Sickle Cell Anemia and Beta Thalassemia

Busulfan may be an important component in CRISPR technology as a conditioning agent to remove diseased cells prior to CRISPR gene editing.

A new medical breakthrough gives promise to sickle cell anemia and thalassemia patients using CRISPR-Cas 9 technology, a gene editing technology, with IV busulfan as a conditioning agent. In 2020, CRISPR-Cas 9 received recognition when Jennifer Doudna and Emmanuelle Charpentier received the Nobel Prize in Chemistry for their work in this field of technology. There are now treatments using this technology in late-stage clinical trials in the United States.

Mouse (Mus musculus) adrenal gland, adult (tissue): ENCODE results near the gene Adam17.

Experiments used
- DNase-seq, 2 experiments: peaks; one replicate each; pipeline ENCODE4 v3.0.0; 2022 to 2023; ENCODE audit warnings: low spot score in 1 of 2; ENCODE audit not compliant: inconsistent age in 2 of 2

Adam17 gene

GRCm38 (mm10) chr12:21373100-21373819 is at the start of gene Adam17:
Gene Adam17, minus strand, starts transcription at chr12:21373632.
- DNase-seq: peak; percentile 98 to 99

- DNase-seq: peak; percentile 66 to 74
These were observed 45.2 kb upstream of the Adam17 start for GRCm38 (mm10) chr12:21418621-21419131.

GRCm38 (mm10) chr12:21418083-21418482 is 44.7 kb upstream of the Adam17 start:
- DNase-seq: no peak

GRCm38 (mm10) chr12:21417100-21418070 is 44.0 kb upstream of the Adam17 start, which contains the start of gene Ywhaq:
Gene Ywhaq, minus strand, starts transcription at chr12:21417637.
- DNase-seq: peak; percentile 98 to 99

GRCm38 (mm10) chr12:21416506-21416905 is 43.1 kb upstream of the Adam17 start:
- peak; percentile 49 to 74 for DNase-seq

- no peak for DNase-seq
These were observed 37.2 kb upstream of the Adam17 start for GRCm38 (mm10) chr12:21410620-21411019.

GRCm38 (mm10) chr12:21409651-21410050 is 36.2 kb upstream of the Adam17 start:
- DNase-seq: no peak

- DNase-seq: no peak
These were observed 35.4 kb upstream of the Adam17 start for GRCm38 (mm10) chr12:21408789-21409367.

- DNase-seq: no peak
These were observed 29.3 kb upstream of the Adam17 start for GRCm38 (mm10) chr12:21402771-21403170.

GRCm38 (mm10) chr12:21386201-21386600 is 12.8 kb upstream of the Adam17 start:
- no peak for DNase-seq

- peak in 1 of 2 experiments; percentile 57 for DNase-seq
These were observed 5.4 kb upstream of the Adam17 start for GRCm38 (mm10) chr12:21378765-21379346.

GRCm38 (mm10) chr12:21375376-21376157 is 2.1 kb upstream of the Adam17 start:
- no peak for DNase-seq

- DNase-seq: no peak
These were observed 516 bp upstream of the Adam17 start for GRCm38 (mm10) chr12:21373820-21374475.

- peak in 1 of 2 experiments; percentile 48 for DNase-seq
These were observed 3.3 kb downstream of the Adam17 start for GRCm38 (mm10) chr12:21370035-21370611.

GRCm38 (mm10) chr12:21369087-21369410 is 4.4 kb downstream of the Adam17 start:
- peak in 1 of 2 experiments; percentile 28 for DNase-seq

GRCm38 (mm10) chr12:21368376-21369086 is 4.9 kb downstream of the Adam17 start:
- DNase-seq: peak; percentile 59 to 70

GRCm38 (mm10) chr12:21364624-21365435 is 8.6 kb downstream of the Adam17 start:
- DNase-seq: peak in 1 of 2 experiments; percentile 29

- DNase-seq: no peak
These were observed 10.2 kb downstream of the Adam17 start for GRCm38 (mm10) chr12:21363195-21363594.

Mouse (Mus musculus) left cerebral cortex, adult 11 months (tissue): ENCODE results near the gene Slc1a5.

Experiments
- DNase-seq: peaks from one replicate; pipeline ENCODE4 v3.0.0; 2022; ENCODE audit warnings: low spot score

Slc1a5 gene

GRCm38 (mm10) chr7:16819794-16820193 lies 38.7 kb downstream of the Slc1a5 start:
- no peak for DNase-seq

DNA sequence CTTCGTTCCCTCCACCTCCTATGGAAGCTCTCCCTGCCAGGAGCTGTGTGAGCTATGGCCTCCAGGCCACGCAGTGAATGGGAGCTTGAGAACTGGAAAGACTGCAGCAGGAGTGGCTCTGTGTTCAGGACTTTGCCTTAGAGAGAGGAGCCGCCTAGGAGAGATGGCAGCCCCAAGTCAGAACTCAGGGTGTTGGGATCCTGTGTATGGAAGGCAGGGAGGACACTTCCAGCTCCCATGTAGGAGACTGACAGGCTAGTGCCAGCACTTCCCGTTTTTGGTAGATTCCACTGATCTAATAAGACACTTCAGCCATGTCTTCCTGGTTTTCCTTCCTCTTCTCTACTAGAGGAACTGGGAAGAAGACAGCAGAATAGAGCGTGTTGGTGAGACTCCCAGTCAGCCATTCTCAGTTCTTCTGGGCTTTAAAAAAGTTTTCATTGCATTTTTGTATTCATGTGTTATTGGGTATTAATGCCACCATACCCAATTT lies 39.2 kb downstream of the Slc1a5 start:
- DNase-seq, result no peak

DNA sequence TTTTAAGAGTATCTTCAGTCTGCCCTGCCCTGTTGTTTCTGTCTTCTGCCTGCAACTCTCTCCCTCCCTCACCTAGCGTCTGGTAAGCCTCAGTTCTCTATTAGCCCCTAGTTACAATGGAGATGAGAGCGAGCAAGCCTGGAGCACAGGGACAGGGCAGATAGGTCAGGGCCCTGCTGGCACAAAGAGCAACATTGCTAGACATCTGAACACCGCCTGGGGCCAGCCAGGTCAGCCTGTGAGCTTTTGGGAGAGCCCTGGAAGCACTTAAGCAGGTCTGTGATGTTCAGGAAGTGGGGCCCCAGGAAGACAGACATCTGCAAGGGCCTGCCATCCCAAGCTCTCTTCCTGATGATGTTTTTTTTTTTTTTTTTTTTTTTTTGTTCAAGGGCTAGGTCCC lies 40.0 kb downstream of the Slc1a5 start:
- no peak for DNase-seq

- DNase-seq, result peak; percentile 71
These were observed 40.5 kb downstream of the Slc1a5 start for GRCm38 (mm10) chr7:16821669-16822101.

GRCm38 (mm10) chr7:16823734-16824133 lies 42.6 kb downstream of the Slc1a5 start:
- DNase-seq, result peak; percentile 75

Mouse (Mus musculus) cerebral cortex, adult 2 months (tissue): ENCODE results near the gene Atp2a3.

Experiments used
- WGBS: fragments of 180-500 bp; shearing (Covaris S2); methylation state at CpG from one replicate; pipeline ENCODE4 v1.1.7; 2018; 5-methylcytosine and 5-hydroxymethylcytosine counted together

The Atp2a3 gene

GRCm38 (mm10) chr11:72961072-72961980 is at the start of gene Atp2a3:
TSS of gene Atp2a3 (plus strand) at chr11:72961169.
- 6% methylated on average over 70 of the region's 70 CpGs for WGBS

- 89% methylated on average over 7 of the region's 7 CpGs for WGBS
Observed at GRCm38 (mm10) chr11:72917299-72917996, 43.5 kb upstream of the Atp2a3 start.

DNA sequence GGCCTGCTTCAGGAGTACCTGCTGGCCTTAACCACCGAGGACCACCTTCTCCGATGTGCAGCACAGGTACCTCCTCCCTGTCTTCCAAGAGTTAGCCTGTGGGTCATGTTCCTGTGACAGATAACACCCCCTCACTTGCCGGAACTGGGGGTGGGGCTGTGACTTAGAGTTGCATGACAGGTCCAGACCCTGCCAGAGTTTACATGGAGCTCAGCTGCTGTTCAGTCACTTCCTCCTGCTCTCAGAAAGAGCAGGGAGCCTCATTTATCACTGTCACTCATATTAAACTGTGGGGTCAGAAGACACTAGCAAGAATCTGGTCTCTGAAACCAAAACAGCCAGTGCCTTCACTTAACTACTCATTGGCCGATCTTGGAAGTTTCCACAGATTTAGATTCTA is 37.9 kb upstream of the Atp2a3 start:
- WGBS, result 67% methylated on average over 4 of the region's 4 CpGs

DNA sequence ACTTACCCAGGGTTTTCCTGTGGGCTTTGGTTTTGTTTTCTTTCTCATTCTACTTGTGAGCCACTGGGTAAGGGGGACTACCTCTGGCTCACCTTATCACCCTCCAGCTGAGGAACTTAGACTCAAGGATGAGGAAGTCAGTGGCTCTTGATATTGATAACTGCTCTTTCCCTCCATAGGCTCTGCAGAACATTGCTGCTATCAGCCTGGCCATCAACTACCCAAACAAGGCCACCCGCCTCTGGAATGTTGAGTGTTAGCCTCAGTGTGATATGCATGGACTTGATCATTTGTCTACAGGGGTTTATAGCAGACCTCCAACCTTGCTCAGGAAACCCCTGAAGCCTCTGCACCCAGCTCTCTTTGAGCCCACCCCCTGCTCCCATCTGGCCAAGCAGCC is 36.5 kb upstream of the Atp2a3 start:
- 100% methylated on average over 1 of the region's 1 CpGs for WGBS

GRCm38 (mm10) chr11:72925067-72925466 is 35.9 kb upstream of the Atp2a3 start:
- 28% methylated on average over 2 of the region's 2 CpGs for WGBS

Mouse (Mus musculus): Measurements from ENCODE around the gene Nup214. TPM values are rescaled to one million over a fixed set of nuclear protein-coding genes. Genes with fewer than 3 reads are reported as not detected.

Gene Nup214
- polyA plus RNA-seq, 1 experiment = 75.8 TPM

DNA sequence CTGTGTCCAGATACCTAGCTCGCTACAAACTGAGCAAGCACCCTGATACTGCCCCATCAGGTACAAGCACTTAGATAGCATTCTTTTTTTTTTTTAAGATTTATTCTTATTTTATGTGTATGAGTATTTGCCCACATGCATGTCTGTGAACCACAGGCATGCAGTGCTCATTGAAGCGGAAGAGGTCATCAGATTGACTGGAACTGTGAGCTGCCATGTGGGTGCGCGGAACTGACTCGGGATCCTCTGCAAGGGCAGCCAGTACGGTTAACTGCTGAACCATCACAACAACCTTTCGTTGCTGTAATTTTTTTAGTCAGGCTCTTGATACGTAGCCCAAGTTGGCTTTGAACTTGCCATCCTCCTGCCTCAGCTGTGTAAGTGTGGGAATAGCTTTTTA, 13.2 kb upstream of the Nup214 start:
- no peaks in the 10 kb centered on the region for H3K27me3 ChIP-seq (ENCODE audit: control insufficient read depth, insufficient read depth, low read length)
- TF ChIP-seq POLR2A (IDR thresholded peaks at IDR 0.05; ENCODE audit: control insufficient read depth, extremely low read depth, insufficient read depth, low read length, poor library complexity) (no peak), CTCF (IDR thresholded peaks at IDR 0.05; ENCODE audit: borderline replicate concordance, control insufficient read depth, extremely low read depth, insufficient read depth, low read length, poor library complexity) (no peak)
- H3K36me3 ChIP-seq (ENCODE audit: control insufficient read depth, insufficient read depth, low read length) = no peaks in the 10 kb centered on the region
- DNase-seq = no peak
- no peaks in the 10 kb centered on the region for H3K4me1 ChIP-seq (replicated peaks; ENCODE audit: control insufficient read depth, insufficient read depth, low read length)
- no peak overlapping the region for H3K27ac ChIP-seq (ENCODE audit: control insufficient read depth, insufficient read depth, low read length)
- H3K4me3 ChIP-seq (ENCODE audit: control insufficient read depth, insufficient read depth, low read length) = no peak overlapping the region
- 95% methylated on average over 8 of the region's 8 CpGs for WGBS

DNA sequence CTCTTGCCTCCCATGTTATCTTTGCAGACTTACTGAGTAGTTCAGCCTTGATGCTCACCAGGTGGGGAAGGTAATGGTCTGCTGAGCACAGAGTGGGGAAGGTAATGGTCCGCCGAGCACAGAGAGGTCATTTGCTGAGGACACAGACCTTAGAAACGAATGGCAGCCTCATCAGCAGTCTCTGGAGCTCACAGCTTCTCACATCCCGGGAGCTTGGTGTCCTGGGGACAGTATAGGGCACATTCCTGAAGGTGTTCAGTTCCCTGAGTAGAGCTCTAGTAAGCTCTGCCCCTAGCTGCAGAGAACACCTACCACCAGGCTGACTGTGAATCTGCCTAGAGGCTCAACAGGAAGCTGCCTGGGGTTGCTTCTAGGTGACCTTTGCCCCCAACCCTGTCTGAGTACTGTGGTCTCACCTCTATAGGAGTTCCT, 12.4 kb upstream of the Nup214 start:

Instead of using CRISPR to replace the mutated gene with a healthy copy, biopharmaceutical startups have used genome editing to alter the gene-regulation machinery that normally switches off another hemoglobin-encoding gene early in fetal development. This procedure provides enough healthy, alternative hemoglobin to compensate for the mutation. In November 2020, CRISPR Therapeutics demonstrated early success from their CTX001 candidate, CTX001, which delivers CRISPR-Cas9 to hematopoietic stem cells via electroporation. After a patient’s own hematopoietic stem cells are chemically eliminated with busulfan, the CRISPR-edited stem cells are infused back into the patient. The patients treated with CTX001 no longer depended on transfusions for the treatment of their β- thalassemia or sickle-cell disease.